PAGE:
TWO local boats took part in the Queen’s Diamond Jubilee pageant on the River Thames in London on Sunday.
The Moray Gig, based at Findhorn, and ‘Obair-Na-Ghaol’, representing Banffshire, joined around 1,000 other boats and craft from across the UK and the Commonwealth.
A crew of 14 rowed the Moray Gig 14 miles along the Thames, into a headwind, along with two sister gigs, and a total of 250 rowing boats.
With reserve and shore crew, a total of 22 youngsters and leaders were associated with the Gig’s endeavour, and they were also cheered on by many family members who supported them.
‘The Northern Scot’ had followed the crew’s preparations in the months leading up to the Thames Pageant.
Gig leader Gary Hunt said that the day lived up to all expectations. "It was a great atmosphere and really good fun, despite the weather," he said.
"Everybody got to see the Queen, and we all gave her a wave. Just as we went under Tower Bridge, the heavens opened.
"It wasn’t easy for the organisers, and you had to keep an eye out for all the other boats, but it was great fun," he added.
‘Obair-Na-Ghaol’ – Scots Gaelic for ‘Labour of Love’ – was built by the Aberdeen Asset Scottish Traditional Boat Festival at Portsoy. Clare Russell, Lord Lieutenant of Banffshire, paid tribute to the work done on preparing the boat.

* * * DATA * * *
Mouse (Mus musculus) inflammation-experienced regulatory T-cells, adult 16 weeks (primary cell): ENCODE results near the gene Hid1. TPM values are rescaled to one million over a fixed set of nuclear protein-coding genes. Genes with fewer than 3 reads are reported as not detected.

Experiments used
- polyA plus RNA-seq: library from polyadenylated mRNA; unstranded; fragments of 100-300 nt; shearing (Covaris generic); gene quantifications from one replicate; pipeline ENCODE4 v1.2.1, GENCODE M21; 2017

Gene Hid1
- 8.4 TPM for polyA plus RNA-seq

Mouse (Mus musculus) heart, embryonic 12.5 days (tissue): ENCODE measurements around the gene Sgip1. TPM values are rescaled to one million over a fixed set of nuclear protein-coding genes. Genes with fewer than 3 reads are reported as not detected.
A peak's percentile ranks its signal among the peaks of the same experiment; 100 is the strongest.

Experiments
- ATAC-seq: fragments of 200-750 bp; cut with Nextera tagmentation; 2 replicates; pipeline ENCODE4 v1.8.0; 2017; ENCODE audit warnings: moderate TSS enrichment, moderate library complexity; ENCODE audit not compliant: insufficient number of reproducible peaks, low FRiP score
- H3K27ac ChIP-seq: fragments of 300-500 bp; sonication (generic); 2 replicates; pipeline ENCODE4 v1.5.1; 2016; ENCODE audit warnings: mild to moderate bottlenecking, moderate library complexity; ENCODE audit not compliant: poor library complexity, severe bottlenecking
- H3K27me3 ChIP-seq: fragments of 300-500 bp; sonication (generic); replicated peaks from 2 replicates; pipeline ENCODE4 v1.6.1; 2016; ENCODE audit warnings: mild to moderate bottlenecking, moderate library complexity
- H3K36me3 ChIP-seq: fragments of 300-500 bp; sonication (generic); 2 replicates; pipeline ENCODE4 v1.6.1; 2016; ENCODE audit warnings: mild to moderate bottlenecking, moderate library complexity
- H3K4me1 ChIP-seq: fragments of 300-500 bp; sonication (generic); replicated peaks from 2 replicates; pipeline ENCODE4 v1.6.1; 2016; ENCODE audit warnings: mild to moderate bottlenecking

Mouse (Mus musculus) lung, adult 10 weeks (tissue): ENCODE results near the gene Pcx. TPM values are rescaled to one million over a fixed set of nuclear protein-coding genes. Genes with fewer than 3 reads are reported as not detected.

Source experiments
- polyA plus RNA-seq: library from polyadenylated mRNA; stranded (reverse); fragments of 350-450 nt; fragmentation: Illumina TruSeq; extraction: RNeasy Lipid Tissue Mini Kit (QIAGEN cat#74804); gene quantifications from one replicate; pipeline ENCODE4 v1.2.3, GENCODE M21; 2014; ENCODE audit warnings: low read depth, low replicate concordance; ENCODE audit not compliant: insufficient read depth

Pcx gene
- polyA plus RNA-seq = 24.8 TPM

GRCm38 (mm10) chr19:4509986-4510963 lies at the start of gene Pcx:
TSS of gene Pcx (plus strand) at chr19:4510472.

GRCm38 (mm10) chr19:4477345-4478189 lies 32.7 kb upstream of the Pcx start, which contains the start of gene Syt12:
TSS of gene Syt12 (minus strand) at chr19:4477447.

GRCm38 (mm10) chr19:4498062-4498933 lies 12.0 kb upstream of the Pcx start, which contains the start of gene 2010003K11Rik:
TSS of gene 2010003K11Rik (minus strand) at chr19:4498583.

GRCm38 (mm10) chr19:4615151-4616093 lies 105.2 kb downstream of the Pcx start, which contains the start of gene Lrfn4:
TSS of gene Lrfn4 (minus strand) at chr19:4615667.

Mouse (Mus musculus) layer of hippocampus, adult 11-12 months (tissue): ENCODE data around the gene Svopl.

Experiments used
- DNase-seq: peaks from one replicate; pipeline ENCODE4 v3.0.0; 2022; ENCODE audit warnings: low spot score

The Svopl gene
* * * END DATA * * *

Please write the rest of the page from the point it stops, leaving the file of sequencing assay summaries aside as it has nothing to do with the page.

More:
It was a particularly proud day for Alex Slater who, with some help from friends Sinclair Young and Willie Simpson, built ‘Obair-Na-Ghaol’ from scratch 14 years ago.
It took the retired carpenter, who learned his trade at the Jones of Buckie Shipyard, 18 months to build her completely by hand. She was named in recognition of the dedication involved in the build process.
The boat is an exact replica of a scaffie – a traditional herring drifter – named ‘Gratitude BCK 252’. She was built in 1896 by George Innes of Portknockie and worked the inshore fisheries of the Moray Firth.
The original plan was one of only a few drawings of this type of vessel that have survived through the years. ‘Obair-Na-Ghaol’ was launched in 1996, exactly 100 years after ‘Gratitude’.
Mr Slater said: "I never dreamed when we built her all those years ago that one day I would be sailing ‘Obair-Na-Ghaol’ in front of the Queen.
The boat will be taking part in the Scottish Traditional Boat Festival in Portsoy on June 23 and 24.